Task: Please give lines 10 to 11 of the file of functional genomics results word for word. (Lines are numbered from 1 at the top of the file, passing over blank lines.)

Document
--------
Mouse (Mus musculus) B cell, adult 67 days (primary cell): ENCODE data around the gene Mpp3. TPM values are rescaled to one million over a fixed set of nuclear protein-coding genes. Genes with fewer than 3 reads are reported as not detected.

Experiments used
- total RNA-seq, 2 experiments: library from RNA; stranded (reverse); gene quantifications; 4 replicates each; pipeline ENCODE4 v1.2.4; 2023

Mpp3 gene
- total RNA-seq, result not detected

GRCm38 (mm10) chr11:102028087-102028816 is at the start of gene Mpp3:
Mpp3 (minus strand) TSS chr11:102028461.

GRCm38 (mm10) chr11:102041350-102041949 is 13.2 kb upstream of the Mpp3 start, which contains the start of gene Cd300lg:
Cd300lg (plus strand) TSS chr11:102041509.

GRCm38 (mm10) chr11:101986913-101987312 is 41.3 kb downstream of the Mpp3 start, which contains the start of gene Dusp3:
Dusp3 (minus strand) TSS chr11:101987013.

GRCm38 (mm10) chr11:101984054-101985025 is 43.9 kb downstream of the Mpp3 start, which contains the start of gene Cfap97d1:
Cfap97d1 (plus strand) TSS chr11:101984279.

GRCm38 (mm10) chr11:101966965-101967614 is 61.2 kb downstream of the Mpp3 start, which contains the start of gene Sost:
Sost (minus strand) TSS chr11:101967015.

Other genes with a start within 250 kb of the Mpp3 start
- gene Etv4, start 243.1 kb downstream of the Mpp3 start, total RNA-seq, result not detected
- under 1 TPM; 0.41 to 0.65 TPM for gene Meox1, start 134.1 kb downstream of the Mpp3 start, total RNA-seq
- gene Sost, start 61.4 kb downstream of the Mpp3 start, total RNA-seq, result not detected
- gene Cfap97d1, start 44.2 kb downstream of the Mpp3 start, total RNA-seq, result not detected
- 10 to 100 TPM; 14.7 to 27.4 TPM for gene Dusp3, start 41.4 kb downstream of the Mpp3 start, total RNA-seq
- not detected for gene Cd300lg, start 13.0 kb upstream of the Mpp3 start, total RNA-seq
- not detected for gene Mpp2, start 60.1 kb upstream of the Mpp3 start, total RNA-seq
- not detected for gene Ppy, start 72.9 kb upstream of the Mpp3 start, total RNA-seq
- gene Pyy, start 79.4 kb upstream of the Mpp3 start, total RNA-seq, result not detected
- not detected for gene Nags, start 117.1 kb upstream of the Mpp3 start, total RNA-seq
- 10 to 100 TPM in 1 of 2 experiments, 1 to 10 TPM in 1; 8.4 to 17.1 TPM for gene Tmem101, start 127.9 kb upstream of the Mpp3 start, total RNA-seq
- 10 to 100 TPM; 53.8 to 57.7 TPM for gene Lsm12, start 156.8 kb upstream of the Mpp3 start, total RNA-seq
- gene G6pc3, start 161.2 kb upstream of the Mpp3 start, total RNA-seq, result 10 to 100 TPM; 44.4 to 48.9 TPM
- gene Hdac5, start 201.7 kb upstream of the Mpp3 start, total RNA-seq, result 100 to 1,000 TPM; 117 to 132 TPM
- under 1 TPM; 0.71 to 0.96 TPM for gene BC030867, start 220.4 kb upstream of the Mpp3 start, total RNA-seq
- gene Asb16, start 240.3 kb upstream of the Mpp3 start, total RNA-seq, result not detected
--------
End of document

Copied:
GRCm38 (mm10) chr11:101986913-101987312 is 41.3 kb downstream of the Mpp3 start, which contains the start of gene Dusp3:
Dusp3 (minus strand) TSS chr11:101987013.